Ace filmmaker Priyadarshan talks about his return to Malayalam film industry and his friendship with his childhood friend Mohanlal.
THE morning has just begun this afternoon for Priyadarshan. The mumbled greeting almost doesn’t make it, he’s still very sleepy. When Priyan (as he is fondly called) finally settles down for an interview, he speaks in fragments, pausing often, leaving you with a jigsaw of thoughts and words.
He’s got several things on his mind – his next schedule of shooting for his new action flick in London, a slew of releases this year, and of course trying to be a good father to son Siddarth and daughter Kalyani. Priyan doesn’t mind interviews but he is selective in his approach. “Otherwise I feel weird. I feel I’ve given everything away, all the information away.” It sounds like a new admission, but it’s the old celebrity dilemma: you want to reach out to your adoring public, and you still want your privacy. That’s the thing about being in the limelight: there are no shadows to hide in. “If you look at my two decades of career I have spoken to only very few journalists. What I want to speak comes out through my movies.”
Regardless of the movies he makes, Priyadarshan is arguably the best filmmaker in India today. Priyan is celebrating 30 years in the film industry.
Priyadarshan has so far directed over 80 films in several Indian languages including Malayalam, Hindi, Tamil and Telugu. Though he began his career in Malayalam cinema in 1984, Priyan has been mainly active in Bollywood for the past decade.
Upon entering Bollywood he has mostly remade popular comedy films from Malayalam cinema and some from his own work. “At one stage I felt it was necessary for me to expand my horizon and at the same time I felt that those movies I made in Malayalam had to be viewed by a larger audience and I felt Bollywood was the best choice.”
From Malayalam he remade Hera Pheri, Hungama, Hulchul, Garam Masala, Bhagam Bhag, Chup Chup Ke, Dhol, Bhool Bhulaiyaa and Khatta Meeta. Having directed over 27 films in Bollywood he has established himself as the best known filmmaker in the country and in Bollywood. “That does not mean I have said good-bye to the place where I began my career. I am soon directing a film with Lal (Mohanlal). But whenever I make a return to Kerala the expectations are too high notably because I have set myself in Bollywood.”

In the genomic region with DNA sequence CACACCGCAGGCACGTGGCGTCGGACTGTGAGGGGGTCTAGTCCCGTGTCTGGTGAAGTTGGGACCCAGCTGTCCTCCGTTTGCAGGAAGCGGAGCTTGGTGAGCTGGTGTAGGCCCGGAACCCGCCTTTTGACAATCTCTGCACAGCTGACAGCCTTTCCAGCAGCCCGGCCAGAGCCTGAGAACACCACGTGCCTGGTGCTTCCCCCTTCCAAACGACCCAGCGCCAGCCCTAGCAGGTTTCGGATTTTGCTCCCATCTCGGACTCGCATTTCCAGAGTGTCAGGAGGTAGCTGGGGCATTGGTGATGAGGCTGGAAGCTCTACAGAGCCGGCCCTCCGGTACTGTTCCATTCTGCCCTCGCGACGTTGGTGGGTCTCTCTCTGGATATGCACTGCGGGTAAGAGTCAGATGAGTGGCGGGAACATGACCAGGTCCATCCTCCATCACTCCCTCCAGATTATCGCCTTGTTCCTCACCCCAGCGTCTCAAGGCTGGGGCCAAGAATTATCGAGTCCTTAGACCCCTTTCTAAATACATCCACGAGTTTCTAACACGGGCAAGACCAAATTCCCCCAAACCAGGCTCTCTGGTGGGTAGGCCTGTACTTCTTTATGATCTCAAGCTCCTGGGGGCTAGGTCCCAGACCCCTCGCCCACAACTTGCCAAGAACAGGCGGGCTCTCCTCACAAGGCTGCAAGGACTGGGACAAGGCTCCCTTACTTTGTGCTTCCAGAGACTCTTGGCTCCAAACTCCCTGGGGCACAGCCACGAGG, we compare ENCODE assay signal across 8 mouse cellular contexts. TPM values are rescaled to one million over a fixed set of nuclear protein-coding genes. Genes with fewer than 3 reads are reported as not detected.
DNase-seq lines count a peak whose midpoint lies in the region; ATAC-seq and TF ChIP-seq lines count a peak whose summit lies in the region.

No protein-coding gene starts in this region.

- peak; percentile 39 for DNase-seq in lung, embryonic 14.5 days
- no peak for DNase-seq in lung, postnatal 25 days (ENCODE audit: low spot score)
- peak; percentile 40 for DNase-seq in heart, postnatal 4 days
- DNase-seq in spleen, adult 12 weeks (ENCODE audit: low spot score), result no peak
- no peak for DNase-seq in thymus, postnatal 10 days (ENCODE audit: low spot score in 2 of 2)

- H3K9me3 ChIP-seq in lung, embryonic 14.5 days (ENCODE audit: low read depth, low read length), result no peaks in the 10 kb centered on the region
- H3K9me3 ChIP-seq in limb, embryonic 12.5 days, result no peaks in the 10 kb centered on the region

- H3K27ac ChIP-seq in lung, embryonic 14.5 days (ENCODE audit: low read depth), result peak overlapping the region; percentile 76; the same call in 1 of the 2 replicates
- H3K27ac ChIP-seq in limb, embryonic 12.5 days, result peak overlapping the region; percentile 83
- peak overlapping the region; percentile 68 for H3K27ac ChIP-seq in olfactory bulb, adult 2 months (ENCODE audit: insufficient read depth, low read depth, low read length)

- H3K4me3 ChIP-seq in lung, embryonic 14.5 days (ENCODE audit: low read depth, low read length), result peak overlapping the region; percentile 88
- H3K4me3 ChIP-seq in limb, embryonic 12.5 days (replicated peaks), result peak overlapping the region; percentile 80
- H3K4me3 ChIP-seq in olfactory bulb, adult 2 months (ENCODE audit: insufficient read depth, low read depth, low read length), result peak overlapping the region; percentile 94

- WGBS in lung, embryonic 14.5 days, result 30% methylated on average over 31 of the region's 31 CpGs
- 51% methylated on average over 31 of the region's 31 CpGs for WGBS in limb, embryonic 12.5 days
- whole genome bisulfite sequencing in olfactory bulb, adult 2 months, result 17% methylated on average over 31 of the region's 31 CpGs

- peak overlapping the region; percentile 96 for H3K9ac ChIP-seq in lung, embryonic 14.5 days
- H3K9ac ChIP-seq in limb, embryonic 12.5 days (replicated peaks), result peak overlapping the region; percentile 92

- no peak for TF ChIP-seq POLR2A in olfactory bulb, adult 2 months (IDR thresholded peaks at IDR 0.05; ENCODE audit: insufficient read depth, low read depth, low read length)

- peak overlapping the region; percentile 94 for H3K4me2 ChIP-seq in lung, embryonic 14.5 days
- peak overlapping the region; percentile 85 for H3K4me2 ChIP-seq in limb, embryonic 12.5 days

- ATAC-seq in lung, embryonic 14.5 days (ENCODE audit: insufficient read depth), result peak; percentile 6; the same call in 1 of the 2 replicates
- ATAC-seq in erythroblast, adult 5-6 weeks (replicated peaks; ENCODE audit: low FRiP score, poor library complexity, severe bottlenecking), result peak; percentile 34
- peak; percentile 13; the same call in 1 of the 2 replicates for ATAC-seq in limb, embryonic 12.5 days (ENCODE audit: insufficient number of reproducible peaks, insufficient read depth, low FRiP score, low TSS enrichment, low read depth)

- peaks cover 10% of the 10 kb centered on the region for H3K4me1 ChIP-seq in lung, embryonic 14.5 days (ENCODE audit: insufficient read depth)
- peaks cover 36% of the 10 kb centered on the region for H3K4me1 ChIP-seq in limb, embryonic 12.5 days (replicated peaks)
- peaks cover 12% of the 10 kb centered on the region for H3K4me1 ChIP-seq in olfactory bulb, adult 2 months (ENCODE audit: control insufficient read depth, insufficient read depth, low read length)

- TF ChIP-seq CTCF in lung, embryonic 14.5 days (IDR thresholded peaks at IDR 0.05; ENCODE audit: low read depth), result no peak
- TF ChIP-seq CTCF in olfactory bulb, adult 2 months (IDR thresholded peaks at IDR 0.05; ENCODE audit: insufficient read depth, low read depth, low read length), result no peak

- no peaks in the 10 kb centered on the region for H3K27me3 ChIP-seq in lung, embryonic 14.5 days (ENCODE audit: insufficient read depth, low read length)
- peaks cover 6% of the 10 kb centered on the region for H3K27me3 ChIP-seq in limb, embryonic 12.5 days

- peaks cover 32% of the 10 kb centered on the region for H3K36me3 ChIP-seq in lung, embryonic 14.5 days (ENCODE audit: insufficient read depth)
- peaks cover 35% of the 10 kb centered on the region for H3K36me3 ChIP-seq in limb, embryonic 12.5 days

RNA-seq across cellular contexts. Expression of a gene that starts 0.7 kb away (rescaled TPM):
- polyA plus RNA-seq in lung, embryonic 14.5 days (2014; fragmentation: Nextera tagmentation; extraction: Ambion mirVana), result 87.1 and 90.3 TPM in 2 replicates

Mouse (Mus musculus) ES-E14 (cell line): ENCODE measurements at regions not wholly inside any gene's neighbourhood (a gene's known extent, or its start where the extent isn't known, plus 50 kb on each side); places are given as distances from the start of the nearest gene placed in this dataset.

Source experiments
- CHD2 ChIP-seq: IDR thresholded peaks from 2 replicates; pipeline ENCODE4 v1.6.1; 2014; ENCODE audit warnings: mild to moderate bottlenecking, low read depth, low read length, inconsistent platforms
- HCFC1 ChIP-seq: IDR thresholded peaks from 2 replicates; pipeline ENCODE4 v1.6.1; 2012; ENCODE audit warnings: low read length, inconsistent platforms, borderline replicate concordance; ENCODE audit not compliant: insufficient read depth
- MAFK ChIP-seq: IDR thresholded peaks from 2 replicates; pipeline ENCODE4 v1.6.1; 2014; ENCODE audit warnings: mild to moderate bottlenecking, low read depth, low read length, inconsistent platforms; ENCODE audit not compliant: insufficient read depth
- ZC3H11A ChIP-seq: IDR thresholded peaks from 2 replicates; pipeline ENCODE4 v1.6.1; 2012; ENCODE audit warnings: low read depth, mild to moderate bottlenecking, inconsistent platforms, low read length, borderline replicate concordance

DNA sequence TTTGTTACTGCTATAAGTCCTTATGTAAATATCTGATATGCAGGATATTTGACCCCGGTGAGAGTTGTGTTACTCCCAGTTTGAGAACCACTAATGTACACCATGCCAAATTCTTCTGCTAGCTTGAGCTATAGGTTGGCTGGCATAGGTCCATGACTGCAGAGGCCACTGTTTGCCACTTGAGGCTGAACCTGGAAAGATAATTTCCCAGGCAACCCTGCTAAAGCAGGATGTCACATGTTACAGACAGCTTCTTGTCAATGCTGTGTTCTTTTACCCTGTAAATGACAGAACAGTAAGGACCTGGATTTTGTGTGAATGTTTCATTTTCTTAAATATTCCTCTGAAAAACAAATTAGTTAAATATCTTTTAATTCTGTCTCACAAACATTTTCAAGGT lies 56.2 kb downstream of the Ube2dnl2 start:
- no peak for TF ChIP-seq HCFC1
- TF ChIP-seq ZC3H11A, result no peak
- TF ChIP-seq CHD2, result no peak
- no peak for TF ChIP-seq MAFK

They still are – with each project Priyan takes on. The reason why he relies heavily on super star Mohanlal is nothing but deep friendship that goes back to his college days.
“He is a true friend and I trust him a lot than anyone else. It gives me a lot of confidence while making a film because he is such a flexible actor.”
His friends during college include popular playback singer M. G. Sreekumar, film producers Suresh Kumar, Sanal Kumar, actors Jagadish and Maniyan Pillai Raju. It was then that Mohanlal got into movies. In 1984, Priyadarshan, along with his Suresh Kumar and Sanal Kumar, decided to produce Poochakkoru Mookuthi. Mohanlal, who was by then a commercially viable star, was selected as the hero. The film was a surprise hit. A slapstick comedy film shot on a low budget, it completed a successful run of 100 days in Indian theatres. “Poochakkoru Mookuthi is more or less the real-life story about me and my friends. I regret in making that film because often film makers find it difficult to make a slapstick comedy and make people laugh. The audience still wants to have films like Poochakkoru Mookuthi.”
But in all the 27 films in Bollywood and an equal number of films in Malayalam he has had found paramount success primarily due to his skills in making the audience laugh. However, Priyan doesn’t want to reveal the secret mantra. “If you want to make God laugh, tell him his plans. It is easy for anyone to make anyone sob but it is difficult to make someone laugh.”
Despite these successes, Priyan is still cautious about the film he makes. “There is always this question: ‘How can I do this best?’ I’ve never ever thought, let me just do a fast job.”
The prospect of Priyan rolling up his sleeves for a “fast job” would no doubt be sweet music to a producer’s ears, sweeter even than the movies being created. “I am a pure workaholic and I work almost all the days. In the 90’s I had directed eight Malayalam movies in a year.”
He is surprisingly modest about his accomplishments, ascribing his talent and success to divine intervention. “I think God has been so kind to me. I am happy to live all this life. Happiness comes when you have great people around you to share the successes and failures of your life,” he concluded.